The Economics of Drug Price Controls

Ben Zycher has a nice piece in today's Investor's Business Daily.

Lower prices on drugs sound great, and if the Beltway can take credit for such goodies, so much the better. So Congress has passed an amendment to the Food and Drug Revitalization Act allowing the importation of medicines from a number of countries in which governments "negotiate" — that is, impose — prices.

If implemented, this law will yield fewer new medicines, less safety and a weakened system of intellectual property protection.

Those foreign prices are far lower than those paid by Americans, even in economies approximately as wealthy as ours. Thus do the Europeans and others use their pricing policies to obtain free rides on the massive investments — about $1 billion per drug — needed to bring new medicines to market. . . . .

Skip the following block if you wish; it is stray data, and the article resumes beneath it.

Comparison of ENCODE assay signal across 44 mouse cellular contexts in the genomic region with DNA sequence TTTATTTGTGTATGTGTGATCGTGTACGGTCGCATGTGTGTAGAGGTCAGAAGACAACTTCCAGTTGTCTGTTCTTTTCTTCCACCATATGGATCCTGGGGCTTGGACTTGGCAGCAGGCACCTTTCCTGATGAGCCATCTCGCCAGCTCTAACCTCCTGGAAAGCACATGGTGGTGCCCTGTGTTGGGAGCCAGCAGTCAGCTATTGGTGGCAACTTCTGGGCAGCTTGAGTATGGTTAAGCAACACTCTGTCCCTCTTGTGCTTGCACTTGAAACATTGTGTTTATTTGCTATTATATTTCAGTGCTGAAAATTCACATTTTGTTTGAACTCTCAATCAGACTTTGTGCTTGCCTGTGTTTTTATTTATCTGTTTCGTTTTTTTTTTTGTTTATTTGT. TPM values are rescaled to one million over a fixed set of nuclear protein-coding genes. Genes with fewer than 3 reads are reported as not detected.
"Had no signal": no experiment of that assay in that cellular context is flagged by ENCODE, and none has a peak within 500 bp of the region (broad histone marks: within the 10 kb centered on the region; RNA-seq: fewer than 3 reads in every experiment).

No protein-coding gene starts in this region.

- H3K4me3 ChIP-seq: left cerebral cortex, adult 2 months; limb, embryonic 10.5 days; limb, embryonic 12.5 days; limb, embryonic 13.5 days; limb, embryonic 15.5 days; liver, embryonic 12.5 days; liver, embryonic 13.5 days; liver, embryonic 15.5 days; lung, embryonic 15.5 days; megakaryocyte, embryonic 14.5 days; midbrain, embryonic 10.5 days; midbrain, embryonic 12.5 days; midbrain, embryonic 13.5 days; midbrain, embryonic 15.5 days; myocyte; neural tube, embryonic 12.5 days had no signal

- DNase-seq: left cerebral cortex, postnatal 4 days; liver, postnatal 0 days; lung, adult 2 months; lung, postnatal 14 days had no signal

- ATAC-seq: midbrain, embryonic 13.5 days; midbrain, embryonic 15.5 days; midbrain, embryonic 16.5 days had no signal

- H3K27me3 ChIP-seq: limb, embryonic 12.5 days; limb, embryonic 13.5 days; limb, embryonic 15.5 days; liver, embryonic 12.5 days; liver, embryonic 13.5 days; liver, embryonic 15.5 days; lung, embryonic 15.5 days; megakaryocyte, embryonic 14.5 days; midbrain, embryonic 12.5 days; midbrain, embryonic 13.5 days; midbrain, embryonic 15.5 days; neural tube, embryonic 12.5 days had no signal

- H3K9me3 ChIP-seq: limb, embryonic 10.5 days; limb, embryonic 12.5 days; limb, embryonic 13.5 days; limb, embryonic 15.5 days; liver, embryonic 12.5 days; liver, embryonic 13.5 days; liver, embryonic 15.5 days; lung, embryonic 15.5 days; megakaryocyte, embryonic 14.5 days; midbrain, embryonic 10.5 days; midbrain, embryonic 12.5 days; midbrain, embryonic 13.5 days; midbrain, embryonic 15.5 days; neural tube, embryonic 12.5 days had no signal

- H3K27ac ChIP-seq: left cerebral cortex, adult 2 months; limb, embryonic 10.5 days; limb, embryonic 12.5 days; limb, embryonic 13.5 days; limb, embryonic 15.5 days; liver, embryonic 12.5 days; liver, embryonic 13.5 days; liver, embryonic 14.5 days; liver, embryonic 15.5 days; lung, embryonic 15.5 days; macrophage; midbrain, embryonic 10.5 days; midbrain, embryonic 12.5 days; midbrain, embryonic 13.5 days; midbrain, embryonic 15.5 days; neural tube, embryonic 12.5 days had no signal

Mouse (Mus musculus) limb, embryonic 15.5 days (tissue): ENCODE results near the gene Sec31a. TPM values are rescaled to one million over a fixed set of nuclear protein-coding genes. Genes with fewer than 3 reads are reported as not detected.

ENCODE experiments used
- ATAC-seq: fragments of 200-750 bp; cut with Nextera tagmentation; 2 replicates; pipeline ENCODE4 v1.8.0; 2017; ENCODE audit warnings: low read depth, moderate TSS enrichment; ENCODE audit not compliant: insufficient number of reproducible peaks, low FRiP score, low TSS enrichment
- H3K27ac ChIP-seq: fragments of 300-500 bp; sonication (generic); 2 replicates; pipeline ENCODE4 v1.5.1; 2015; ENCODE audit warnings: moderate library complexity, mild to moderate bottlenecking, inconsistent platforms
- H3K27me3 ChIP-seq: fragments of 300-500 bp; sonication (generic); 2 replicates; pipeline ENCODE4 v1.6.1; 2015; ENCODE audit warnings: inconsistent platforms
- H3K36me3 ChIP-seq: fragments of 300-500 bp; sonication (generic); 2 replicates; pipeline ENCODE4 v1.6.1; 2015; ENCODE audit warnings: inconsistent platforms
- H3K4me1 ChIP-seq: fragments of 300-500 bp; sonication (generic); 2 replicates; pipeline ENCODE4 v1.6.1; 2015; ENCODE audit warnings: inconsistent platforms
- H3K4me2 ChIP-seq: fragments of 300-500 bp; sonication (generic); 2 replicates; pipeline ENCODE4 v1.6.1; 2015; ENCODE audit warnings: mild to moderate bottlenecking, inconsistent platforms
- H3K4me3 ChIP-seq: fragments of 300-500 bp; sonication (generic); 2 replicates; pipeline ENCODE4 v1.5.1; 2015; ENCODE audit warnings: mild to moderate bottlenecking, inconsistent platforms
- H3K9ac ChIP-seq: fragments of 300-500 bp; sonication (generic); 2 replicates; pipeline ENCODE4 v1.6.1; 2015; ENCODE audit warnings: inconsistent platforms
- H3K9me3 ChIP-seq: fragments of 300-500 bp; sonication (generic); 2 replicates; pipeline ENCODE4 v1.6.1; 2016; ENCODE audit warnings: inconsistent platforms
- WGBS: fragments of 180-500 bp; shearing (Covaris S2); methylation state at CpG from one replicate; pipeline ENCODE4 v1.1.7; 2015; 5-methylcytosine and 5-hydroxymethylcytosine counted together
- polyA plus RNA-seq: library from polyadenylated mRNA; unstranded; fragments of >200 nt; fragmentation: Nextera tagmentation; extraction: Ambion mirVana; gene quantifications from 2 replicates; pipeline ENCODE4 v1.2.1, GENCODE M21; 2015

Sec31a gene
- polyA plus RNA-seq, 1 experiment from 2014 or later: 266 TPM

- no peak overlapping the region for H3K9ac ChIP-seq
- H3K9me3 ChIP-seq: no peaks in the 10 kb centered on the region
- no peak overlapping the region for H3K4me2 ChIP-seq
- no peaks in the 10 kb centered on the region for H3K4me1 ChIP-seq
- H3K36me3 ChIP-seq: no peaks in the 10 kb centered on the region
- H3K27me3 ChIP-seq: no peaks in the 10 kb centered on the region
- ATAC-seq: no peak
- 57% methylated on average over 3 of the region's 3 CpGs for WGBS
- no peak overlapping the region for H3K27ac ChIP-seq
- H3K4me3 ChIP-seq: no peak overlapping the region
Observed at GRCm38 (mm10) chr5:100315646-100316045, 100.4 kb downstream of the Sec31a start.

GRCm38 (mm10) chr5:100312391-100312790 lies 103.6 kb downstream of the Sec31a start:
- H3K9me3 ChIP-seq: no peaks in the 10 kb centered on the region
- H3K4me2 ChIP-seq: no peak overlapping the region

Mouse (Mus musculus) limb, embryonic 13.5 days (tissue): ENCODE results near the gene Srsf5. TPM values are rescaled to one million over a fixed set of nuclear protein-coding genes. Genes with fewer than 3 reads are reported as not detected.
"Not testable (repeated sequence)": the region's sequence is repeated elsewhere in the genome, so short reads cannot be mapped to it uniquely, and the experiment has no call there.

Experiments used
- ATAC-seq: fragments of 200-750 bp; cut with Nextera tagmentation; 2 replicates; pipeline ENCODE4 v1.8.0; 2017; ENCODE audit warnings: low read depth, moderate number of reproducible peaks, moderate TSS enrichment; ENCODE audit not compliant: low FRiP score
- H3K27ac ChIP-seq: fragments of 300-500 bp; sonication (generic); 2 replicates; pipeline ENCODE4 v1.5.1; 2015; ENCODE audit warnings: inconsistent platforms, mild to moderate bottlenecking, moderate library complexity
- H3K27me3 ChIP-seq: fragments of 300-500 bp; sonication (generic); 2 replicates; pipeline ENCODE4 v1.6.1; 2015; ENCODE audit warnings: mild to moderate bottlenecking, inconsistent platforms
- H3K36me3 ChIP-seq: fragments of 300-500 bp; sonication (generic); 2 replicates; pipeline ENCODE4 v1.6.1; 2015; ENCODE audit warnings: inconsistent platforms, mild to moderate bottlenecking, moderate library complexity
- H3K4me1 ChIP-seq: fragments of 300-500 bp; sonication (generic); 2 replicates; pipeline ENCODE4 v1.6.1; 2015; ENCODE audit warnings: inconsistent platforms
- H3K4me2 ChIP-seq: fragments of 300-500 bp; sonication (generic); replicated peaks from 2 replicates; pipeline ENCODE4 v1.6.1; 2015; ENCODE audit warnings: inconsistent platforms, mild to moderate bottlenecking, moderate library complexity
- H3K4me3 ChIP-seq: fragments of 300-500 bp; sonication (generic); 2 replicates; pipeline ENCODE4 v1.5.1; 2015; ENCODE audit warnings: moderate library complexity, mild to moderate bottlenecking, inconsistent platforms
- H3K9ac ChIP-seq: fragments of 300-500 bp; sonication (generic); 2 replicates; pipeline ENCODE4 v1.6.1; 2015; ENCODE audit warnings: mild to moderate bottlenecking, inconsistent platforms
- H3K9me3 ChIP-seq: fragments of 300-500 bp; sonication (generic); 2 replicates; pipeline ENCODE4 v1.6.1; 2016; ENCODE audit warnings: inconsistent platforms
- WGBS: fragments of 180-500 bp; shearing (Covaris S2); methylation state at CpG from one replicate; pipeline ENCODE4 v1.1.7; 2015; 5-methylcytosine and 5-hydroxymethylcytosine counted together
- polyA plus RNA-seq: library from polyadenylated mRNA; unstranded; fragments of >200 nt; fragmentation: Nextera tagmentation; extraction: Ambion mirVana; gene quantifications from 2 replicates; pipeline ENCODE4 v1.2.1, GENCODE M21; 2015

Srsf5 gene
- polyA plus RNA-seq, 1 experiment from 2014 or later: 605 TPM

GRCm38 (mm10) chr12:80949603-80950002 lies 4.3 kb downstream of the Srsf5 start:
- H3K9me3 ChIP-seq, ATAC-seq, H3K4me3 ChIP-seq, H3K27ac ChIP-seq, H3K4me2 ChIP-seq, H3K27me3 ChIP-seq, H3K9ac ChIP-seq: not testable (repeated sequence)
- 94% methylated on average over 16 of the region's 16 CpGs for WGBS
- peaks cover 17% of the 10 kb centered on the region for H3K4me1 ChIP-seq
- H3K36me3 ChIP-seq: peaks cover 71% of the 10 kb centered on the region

So many people think that they can get something for free. These rules would effectively impose price controls.



Blogger Kris said...

What would the rest of the world do without American technology to steal?

Europe loves to milk American companies. I think the only time I ever felt bad for Microsoft was when they effectively had to bribe European governments hundreds of millions of dollars to do business there. I think the Europeans called it "fines" or something, so it was completely legitimate.

5/08/2007 8:45 PM  

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